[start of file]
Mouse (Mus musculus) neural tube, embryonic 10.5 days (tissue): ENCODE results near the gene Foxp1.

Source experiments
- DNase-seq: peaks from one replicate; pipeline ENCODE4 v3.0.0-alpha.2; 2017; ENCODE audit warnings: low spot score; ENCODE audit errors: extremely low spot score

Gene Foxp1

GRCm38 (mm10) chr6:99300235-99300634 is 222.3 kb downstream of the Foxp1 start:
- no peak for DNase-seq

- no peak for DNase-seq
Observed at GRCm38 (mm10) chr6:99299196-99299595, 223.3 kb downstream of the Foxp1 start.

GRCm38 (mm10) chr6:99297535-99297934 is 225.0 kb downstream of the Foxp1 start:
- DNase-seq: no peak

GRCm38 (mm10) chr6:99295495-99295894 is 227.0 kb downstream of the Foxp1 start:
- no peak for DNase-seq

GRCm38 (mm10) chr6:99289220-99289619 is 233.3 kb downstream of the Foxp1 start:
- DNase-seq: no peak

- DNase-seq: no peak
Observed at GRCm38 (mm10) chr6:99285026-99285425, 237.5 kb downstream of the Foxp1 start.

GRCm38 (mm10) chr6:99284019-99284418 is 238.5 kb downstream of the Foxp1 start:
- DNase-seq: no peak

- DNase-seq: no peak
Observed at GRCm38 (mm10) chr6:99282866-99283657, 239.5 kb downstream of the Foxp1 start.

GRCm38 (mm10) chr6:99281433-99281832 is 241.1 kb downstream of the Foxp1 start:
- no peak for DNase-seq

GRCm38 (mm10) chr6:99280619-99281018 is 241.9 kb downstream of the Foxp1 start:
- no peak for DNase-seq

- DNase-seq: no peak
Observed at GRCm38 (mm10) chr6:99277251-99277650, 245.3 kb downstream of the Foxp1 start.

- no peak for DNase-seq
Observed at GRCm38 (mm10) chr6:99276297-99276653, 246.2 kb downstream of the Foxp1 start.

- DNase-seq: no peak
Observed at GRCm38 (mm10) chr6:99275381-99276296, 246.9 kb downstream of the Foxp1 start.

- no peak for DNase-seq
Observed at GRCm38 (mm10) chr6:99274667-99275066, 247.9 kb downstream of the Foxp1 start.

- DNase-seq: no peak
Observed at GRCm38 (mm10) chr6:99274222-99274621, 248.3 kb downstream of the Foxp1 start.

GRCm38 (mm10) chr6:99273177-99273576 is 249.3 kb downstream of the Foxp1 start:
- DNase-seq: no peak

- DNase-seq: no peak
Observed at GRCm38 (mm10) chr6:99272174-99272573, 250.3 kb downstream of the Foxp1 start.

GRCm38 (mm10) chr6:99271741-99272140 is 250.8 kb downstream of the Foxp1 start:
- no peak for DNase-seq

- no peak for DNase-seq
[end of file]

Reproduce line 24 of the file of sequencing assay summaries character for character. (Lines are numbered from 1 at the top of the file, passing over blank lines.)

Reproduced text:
- no peak for DNase-seq